Flickr /Joe Hall
You asked, we answered. Here's what the Greens and the Libertarians have to say


In late July, when political convention fever hit its highest pitch, we ran a piece comparing the official food and ag platforms of the two major American political parties. It seemed like a good moment to highlight the parties’ meaningful differences on food issues, which habitually get sidelined in the national political conversation. In response, though, some of our readers lodged a valid criticism via Facebook: why limit the focus to the Democrats and Republicans? Don’t 3rd party viewpoints warrant serious consideration, too?

Good point. The original post was written to sum up an analysis that had just appeared on the topic from the National Sustainable Agriculture Coalition (NSAC), a grassroots organization that advocates for a cleaner, more just food system. Their examination, which coincided with the Democratic and Republican conventions, took a detailed look at the priorities outlined by those two parties. We jumped at the opportunity to compare their official stances.

Still … point taken. So, we now turn our editorial gaze on the platforms of the two most visible alternatives—the Libertarian and Green parties—which we present in the chart below.

Laying the essentials out like this brings up some challenges of its own.

The Green Party platform is a sprawling 4-part document, with long sections on four core values—democracy, social justice, ecological sustainability, and economic justice—all of which relate to food. It’s a lot to work through, so we asked NSAC’s associate director of communications, Reana Kovalcik, to share insight.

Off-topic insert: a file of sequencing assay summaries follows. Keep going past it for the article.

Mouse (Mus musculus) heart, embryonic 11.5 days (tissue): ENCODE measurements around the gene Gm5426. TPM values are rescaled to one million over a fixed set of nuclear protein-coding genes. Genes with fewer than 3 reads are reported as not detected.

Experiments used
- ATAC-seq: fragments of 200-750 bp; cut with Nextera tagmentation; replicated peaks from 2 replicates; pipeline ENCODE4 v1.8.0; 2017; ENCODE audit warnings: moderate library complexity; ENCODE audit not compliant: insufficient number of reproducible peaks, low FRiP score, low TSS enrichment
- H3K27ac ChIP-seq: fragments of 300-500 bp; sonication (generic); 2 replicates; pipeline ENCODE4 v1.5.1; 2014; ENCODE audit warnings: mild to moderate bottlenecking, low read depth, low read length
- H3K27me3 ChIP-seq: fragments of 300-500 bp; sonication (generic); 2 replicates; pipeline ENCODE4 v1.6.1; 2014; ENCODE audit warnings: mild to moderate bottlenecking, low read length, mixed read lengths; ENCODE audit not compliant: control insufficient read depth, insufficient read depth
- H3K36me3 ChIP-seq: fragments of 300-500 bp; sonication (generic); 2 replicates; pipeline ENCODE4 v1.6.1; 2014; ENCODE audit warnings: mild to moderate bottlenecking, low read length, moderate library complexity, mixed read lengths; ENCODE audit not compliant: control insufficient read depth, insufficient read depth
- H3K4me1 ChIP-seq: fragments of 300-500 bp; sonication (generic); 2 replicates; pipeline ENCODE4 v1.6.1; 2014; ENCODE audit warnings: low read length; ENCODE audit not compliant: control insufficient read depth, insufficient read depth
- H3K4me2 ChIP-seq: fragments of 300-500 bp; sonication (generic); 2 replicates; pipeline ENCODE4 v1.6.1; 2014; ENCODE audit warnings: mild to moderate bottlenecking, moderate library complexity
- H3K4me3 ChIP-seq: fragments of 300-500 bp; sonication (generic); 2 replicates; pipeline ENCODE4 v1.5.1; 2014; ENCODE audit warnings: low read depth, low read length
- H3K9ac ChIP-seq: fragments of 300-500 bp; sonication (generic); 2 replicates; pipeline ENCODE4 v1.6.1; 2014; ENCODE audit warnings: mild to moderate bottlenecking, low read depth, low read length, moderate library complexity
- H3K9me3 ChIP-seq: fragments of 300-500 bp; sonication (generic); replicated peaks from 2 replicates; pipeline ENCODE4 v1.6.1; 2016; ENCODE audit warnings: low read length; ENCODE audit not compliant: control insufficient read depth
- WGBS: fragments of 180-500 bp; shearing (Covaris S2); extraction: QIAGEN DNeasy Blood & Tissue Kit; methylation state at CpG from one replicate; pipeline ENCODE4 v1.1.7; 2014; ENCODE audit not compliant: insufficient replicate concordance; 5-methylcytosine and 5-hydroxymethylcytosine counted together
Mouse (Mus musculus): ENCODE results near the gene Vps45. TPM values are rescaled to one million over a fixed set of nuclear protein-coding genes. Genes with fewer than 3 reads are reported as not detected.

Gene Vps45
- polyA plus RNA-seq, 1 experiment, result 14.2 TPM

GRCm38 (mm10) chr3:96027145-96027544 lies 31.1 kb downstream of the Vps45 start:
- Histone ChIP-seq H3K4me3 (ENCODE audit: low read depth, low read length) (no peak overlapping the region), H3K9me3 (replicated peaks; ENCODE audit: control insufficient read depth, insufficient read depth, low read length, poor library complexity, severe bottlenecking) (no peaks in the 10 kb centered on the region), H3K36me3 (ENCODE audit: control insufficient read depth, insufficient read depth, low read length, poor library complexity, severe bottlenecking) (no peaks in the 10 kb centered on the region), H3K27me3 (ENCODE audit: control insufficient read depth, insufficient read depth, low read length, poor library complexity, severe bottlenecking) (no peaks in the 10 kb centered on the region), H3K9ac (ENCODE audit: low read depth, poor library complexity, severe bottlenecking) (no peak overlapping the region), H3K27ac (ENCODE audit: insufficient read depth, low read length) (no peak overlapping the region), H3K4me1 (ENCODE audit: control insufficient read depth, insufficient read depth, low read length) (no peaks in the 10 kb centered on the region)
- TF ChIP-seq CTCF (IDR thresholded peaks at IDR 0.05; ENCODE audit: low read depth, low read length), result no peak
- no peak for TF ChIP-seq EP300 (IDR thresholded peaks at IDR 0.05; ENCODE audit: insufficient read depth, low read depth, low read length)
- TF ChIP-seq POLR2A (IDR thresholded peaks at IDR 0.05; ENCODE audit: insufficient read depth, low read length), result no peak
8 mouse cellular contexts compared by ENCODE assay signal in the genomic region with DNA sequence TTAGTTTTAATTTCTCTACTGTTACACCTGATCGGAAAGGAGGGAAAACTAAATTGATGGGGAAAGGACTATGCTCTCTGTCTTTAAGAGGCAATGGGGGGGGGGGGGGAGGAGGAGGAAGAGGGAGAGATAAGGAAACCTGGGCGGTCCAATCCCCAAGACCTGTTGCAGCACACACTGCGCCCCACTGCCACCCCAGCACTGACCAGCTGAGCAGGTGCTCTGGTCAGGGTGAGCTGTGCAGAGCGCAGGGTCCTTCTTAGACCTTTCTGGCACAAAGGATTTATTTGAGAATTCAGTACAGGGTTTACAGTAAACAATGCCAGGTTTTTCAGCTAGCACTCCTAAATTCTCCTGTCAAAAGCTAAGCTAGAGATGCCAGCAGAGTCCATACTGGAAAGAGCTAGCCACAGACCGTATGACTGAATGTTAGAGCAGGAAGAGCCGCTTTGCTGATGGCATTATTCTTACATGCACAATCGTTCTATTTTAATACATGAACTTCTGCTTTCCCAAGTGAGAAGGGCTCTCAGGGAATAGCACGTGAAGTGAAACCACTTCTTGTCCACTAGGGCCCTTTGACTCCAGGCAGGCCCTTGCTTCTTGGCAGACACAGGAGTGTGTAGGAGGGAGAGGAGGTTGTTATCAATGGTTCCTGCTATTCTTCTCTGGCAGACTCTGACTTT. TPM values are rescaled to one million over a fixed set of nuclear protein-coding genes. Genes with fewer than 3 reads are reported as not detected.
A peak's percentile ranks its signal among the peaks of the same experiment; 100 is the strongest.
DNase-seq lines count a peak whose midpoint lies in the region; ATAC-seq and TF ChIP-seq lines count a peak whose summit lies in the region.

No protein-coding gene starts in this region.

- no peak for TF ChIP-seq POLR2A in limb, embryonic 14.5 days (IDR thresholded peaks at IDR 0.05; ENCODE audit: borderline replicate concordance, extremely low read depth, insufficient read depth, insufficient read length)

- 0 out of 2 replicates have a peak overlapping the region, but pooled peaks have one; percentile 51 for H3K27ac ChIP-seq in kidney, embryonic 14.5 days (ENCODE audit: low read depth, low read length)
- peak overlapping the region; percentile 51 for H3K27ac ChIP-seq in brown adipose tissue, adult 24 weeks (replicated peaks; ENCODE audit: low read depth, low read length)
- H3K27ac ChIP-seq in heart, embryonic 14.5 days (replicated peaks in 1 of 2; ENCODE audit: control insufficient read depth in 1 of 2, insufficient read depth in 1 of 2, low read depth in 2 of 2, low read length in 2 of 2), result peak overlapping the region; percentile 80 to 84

“In general, the green platform is positive from our point of view,” she says, “But the platform relies almost exclusively on organic production in terms of solutions to agricultural problems. That’s an overly simplistic approach to a very complicated set of issues.”

Specifically, Kovalcik took issue with the suggestion that existing agricultural subsidies should be transferred en masse to organic production.

“We really need to reform our existing agricultural subsidy system,” Kovalcik says, “which concentrates a disproportionate amount of control in a few favored industries and skews the market. Instead of replicating the subsidies and supports we give to some big commodity crops and applying them to organic ones, it would be better if we worked on reforming the system. Part of this would definitely mean giving more support to organic farmers and organic agriculture programs  – but the subsidy system we have now isn’t sustainable, so I don’t think we should strive to keep that model, even with a version that would favor organic production.”

Kovalcik’s main critique of the Green Platform was that, while it offered a positive vision for the future of agriculture, there were few mentions about how exactly we would get there. Kovalcik did highlight some important specifics, and identified previously underrepresented issues, citing the Green’s call to ban CAFOs and promote conservation practices like rotational grazing, cover-crop rotations, and nitrogen fixing systems.

In contrast to the Greens, the official Libertarian platform is short—and doesn’t specifically address agriculture or food. So, we got party vice chair Arvin Vohra on the phone, and he provided the Libertarian specifics seen here.

Joe Fassler bio

Joe Fassler

Joe Fassler is New Food Economy's senior editor. His food safety and public health reporting has been a finalist for the James Beard Foundation Award in Journalism. Follow him @joefassler.

H. Claire Brown

A North Carolina native, Claire Brown joins The New Food Economy after working on the editorial team at Edible Manhattan and Edible Brooklyn. She won the New York Press Club's Nellie Bly Cub Reporter award in 2017. Follow her at @hclaire_brown.